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34th Annual Australian Poultry Science Symposium
The following technical article is related to the event::
34th Annual Australian Poultry Science Symposium

Artificial Structures Mitigate Simulated Adverse Pop-Hole Conditions

Published on: 10/21/2022
Author/s : P.S. TAYLOR 1, M. KOLAKSHYAPATI 1, M.S. NAWAZ 1, B. AHMAD 1, C. DE KONING 2, C. MCCARTHY 3 and J.-L. RAULT 4 / 1 Environmental and Rural Science, University of New England NSW Australia; 2 SARDI, Roseworthy Campus, University of Adelaide SA Australia; 3 Centre for Agricultural Engineering, University of Southern Queensland Australia; 4 Institute of Animal Welfare Science, University of Veterinary Medicine, Vienna, Austria.
There is some evidence that commercial meat chickens prefer to access the range through ‘favoured’ pop-holes (Taylor et al., 2017); however what makes pop-holes attractive or aversive is unknown. Therefore, we aimed to i) determine the most aversive stimuli associated with pop-holes and ii) identify the most effective artificial structure to minimise aversion.
We hypothesised that the simulation of wind, UV light and high light intensity at an artificial pop-hole would be aversive for meat chickens and predicted that barriers, shade cloth and tunnel structures would reduce aversion and increase the transition of birds through pop-holes. We used one hundred 14-day old mixed sex Cobb 500TM meat chickens. The birds were trained to walk through an artificial pop-hole (60 x 40 cm) to obtain live mealworms, referred to hereafter as the learning/habituation round. Chickens were placed in a start box (1700 × 1700 × 800 mm) with visual access to an adjacent area (1700 × 1700 × 500 mm) with a green bowl containing five mealworms accessible via the artificial pop-hole. The time taken to exit the pophole and reach the bowl was recorded. If a chicken did not access the bowl of mealworms within eight minutes the chicken was carried to the bowl and left with the assessor out of sight for 2-3 minutes or until the meal worms were consumed. The learning/habitation round was repeated three times and any chicken that did not cross the pop-hole was excluded from further testing. Each chicken was randomly allocated to one of four structural treatments groups; barrier, tunnel, tall shade or control treatment. The control group had no artificial structure surrounding the pop-hole. The barrier treatment included two wooden structures (400 × 400 × 2 mm) extending out from the pop-hole wall and a Perspex barrier (800 x 25 mm x 2mm) positioned parallel 0.5m from the pophole. The tunnel treatment was an 800 mm long (600 mm high) perpendicular tunnel extending from the pop-hole into the arena, covered in shade cloth (50 – 90 % UV). The tall shade treatment was a wooden rectangular structure (800 × 700 × 750 mm) covered with 70% UV shade cloth. After three rounds of learning/habituation aversive stimuli were added; either simulated wind at a speed of 3.0 m/s (Dynabreeze 600 mm industrial drum fan., NZ), UV light (2 × UV 200 UV light globes, Exo Terra, CA) or high light intensity (LED light, 54,000 lux at chicken height, Hi-Bay 200W, Cetnaj, NSW). Each chicken was exposed to each aversive stimulus individually and all stimuli together once in a randomly assigned order over four consecutive days. The time taken to step, cross through the pop-hole and to peck the mealworm bowl was recorded. Data were analysed with a repeated measure mixed model. Preliminary analysis showed that there was no interaction between pop-hole structure and aversive stimuli (p = 0.705). However, chickens took longer to pass through the pop-hole when provided with a barrier structure (103 ± 20.7 s) compared to chickens without a structure (25.1 ± 21.5 s; p = 0.037) or tunnel (26.4 ± 23.9 s p =0.041) and when high light intensity was applied (intensity 113.1 ± 21.4 s) compared to wind (77.9 ± 21.3 s; p = 0.11).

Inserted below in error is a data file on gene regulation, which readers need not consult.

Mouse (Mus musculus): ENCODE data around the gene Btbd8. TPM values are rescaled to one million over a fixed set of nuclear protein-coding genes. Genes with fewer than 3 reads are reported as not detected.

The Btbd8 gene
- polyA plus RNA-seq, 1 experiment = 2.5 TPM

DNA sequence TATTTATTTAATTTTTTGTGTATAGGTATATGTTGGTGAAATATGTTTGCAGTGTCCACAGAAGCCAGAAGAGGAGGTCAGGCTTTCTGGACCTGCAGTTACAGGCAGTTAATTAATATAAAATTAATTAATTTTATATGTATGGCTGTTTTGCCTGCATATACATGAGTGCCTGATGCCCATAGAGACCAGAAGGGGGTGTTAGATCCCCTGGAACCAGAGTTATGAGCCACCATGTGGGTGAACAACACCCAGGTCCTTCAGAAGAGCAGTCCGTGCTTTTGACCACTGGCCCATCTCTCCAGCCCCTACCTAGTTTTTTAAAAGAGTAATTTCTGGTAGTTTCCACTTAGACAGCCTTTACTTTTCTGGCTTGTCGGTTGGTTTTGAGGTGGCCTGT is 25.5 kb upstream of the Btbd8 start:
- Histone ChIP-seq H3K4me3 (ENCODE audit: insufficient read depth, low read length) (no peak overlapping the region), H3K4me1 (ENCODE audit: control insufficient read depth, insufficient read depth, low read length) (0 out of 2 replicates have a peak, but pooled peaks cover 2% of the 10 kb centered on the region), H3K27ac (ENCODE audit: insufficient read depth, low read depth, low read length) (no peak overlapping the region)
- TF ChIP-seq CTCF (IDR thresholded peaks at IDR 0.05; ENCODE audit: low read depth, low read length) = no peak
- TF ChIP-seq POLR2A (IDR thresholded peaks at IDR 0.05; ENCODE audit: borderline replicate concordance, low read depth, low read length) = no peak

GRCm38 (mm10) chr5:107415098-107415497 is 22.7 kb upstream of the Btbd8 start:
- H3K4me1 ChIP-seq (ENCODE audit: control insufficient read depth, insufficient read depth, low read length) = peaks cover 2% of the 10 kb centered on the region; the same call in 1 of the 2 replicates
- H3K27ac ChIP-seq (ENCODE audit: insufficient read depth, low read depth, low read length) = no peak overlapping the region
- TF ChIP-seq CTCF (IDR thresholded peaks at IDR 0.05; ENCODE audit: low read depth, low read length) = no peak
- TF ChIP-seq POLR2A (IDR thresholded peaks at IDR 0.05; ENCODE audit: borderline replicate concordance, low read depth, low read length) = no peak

We provide some insight into the perception of pop-hole environments by meat chickens and the aversive stimuli that may prevent or slow transitions from shed to range environments. Further studies will investigate the impact of pop-hole structures in commercial conditions.
        
Presented at the 32th Annual Australian Poultry Science Symposium 2021. For information on the next edition, click here.

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